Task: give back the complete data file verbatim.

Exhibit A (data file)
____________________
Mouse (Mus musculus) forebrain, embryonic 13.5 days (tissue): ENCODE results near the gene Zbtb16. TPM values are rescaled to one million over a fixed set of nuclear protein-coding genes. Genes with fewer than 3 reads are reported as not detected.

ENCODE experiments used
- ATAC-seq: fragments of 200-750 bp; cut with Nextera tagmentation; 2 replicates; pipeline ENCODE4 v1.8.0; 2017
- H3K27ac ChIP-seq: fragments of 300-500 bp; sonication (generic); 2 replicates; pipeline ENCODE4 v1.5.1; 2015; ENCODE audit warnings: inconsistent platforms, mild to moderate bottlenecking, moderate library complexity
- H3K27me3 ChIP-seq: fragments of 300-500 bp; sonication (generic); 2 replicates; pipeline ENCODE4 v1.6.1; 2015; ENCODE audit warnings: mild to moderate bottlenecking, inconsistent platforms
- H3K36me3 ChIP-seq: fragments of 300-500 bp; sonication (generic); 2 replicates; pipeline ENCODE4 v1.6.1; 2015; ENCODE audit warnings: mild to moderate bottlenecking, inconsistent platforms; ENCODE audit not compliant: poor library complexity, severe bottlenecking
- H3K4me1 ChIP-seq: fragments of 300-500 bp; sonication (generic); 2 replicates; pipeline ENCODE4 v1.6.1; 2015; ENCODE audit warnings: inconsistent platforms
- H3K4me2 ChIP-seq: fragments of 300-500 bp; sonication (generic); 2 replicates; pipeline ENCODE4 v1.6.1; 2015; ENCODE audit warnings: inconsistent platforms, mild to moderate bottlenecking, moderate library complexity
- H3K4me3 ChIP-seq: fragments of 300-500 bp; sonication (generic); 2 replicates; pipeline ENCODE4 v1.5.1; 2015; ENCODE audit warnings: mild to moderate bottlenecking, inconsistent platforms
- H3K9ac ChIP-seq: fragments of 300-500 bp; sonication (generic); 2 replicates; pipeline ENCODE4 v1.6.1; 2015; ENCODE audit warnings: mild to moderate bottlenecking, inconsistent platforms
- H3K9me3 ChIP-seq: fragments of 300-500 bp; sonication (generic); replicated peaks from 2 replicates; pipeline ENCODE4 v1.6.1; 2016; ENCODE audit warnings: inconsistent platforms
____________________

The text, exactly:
Mouse (Mus musculus) forebrain, embryonic 13.5 days (tissue): ENCODE results near the gene Zbtb16. TPM values are rescaled to one million over a fixed set of nuclear protein-coding genes. Genes with fewer than 3 reads are reported as not detected.

ENCODE experiments used
- ATAC-seq: fragments of 200-750 bp; cut with Nextera tagmentation; 2 replicates; pipeline ENCODE4 v1.8.0; 2017
- H3K27ac ChIP-seq: fragments of 300-500 bp; sonication (generic); 2 replicates; pipeline ENCODE4 v1.5.1; 2015; ENCODE audit warnings: inconsistent platforms, mild to moderate bottlenecking, moderate library complexity
- H3K27me3 ChIP-seq: fragments of 300-500 bp; sonication (generic); 2 replicates; pipeline ENCODE4 v1.6.1; 2015; ENCODE audit warnings: mild to moderate bottlenecking, inconsistent platforms
- H3K36me3 ChIP-seq: fragments of 300-500 bp; sonication (generic); 2 replicates; pipeline ENCODE4 v1.6.1; 2015; ENCODE audit warnings: mild to moderate bottlenecking, inconsistent platforms; ENCODE audit not compliant: poor library complexity, severe bottlenecking
- H3K4me1 ChIP-seq: fragments of 300-500 bp; sonication (generic); 2 replicates; pipeline ENCODE4 v1.6.1; 2015; ENCODE audit warnings: inconsistent platforms
- H3K4me2 ChIP-seq: fragments of 300-500 bp; sonication (generic); 2 replicates; pipeline ENCODE4 v1.6.1; 2015; ENCODE audit warnings: inconsistent platforms, mild to moderate bottlenecking, moderate library complexity
- H3K4me3 ChIP-seq: fragments of 300-500 bp; sonication (generic); 2 replicates; pipeline ENCODE4 v1.5.1; 2015; ENCODE audit warnings: mild to moderate bottlenecking, inconsistent platforms
- H3K9ac ChIP-seq: fragments of 300-500 bp; sonication (generic); 2 replicates; pipeline ENCODE4 v1.6.1; 2015; ENCODE audit warnings: mild to moderate bottlenecking, inconsistent platforms
- H3K9me3 ChIP-seq: fragments of 300-500 bp; sonication (generic); replicated peaks from 2 replicates; pipeline ENCODE4 v1.6.1; 2016; ENCODE audit warnings: inconsistent platforms